The caseworker notified Westerville police about the case, standard practice when a physical-abuse allegation is made, officials said.
Lt. John Petrozzi said a detective left a voice mail for Dobson Monday night. Dobson didn't return the call.
Petrozzi said information supplied by Children Services indicated that a therapist alerted the agency about Nicole's claim that her father slapped her on the leg "because she wasn't getting ready for school fast enough."
Handwritten notes that Dobson left before killing himself make no mention of child-abuse allegations. He wrote various notes to his family, his ex-wife, even his doctor, all on the same notepad. He thanked his family for their love and support through the years and said there was nothing more they could have done.
The letters expressed no anger toward his ex-wife, or anyone else, and said that he had entertained suicidal thoughts for decades and wanted to spare his daughters pain.
"There will be no more worries for us," he wrote.
"I could not stand to see Nicole and Sarah suffering and could not leave them behind."
He also left a note at the bottom of the stairs.
"Joyce, do not come upstairs. Call the police."
The Dispatch reviewed the notes at the Franklin County coroner's office through a public-records request.
According to a 911 call from the younger girl's principal, which led to the discovery of the bodies, school administrators were aware of domestic problems.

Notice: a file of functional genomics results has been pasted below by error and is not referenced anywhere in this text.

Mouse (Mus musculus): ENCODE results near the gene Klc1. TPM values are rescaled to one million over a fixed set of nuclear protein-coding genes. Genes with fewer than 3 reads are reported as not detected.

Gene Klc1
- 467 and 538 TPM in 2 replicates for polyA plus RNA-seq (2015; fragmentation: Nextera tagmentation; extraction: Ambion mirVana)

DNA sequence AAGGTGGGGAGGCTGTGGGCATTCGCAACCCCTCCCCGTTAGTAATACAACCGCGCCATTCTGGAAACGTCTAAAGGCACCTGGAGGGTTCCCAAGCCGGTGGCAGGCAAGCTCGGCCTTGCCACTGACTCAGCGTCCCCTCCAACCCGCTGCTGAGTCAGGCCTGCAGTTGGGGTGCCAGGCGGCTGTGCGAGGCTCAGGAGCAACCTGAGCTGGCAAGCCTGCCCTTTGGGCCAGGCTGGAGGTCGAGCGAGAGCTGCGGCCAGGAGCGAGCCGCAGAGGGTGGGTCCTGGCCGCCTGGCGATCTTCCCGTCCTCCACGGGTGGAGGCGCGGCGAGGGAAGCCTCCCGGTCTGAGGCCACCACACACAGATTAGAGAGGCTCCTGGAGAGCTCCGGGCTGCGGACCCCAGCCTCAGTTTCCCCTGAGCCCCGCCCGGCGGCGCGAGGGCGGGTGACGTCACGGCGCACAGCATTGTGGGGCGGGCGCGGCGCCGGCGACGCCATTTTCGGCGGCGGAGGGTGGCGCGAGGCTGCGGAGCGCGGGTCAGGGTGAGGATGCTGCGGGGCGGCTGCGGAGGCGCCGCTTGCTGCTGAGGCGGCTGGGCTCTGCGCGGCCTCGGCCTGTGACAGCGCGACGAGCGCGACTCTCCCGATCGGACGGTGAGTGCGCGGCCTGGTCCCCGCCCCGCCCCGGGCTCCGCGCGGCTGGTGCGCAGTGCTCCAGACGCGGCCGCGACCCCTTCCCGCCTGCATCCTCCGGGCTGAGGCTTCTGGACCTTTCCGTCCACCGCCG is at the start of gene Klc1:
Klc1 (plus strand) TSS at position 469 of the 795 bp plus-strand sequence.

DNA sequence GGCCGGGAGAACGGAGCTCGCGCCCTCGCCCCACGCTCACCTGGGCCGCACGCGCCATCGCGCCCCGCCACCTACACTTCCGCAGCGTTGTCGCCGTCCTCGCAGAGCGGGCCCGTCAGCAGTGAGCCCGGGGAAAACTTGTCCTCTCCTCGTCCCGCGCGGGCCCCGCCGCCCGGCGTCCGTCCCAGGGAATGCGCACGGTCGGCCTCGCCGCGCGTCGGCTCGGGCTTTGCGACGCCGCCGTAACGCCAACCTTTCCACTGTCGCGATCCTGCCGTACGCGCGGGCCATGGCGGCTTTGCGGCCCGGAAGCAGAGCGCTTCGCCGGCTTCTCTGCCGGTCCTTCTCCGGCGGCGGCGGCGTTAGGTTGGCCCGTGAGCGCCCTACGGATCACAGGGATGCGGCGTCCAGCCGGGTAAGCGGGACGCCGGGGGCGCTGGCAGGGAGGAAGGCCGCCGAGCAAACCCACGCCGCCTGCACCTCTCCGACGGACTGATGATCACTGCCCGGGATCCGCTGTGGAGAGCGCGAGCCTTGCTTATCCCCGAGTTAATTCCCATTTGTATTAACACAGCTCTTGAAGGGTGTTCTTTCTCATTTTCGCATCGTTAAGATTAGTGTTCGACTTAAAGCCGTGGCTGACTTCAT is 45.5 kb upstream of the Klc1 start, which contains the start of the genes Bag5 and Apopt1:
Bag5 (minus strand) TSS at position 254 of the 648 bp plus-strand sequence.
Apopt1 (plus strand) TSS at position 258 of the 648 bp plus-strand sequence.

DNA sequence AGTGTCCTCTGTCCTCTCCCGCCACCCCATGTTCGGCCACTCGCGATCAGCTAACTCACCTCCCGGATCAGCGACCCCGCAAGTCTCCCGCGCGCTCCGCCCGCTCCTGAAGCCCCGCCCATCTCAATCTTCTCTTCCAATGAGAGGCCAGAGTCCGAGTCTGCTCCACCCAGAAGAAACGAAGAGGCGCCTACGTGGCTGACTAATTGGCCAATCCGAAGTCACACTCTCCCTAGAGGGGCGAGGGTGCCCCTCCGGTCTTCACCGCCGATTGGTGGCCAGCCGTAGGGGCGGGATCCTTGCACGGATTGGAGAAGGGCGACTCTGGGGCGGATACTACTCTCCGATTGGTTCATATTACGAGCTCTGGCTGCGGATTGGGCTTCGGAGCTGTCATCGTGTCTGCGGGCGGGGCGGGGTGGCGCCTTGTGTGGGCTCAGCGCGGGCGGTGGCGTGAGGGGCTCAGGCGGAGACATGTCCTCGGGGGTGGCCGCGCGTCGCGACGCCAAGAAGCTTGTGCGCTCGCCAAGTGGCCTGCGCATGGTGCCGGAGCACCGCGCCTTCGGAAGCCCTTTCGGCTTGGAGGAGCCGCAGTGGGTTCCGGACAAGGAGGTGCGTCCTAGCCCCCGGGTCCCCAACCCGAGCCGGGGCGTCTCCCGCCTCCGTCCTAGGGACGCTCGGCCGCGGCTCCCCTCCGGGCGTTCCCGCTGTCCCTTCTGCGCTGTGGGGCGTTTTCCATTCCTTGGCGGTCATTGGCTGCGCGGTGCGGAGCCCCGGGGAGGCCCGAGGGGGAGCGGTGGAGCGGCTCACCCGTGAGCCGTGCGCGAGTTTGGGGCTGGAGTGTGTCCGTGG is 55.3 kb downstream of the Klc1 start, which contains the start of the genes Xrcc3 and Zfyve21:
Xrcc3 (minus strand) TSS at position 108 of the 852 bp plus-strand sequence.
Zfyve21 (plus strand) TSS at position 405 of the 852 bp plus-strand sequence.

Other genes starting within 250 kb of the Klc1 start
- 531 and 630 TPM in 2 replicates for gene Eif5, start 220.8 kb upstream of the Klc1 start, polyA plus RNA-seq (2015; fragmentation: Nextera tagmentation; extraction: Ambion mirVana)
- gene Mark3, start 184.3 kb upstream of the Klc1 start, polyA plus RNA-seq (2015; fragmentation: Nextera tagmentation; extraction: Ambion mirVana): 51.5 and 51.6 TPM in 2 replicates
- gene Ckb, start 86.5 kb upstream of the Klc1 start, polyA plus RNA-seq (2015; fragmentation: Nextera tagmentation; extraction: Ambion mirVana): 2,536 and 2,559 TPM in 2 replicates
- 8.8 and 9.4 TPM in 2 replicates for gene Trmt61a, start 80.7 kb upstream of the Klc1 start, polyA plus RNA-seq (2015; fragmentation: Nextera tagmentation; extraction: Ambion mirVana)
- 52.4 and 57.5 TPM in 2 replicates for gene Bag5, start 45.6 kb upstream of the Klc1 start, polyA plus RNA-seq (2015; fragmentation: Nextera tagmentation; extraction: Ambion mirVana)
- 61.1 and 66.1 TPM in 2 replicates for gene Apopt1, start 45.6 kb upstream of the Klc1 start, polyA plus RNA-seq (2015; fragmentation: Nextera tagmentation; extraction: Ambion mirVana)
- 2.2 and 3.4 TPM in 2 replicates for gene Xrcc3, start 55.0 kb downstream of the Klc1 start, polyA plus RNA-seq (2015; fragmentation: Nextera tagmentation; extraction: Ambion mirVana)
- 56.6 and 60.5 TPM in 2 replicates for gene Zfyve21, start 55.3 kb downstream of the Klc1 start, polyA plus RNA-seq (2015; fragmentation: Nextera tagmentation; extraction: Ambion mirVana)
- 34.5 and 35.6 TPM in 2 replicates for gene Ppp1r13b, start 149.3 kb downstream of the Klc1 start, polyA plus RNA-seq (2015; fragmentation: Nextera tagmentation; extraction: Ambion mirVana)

Kathleen Norris, the principal of St. Paul Elementary School in Westerville, called 911 Thursday after Sarah failed to show up for school and her father didn't report her absence.
In her call, Norris was asked by a 911 operator whether Daniel Dobson might harm Sarah.
"Mother feels that, yes, but I have, I have no proof," Norris said. "She was worried."
She described the parents' relationship as "adversarial."
After 10 years of marriage, Mr. Dobson filed for the divorce in August 2008 and it was granted in May. He kept the house and agreed to a shared-parenting plan with his ex-wife. Nicole was to live primarily with her father, and Sarah would move between their homes on a week-to-week basis, court records show.
Although the girls were not in school on Wednesday, Petrozzi said detectives think they weren't killed until sometime Thursday morning, possibly before dawn.
What the three did during the day on Wednesday is unclear, though he said he thought the girl's mother spoke to one or both girls Wednesday morning, and a neighbor reported seeing Mr. Dobson in his garage about 9 p.m. Wednesday.
Franklin County Coroner Jan Gorniak could not pinpoint a time of death but said the girls and their father likely died Wednesday night or Thursday morning. She said all died of single shotgun wounds to the head.
Fenner said cases involving domestic violence can be difficult for child-welfare agencies, partly because fear and threats are more difficult to substantiate — and to read on children's faces — than physical abuse and neglect.
He said the agency is developing a special unit that will have more training.
"This is an area we want to strengthen," he said. "We want to find out how we can, within the confines of the law, delve deeper."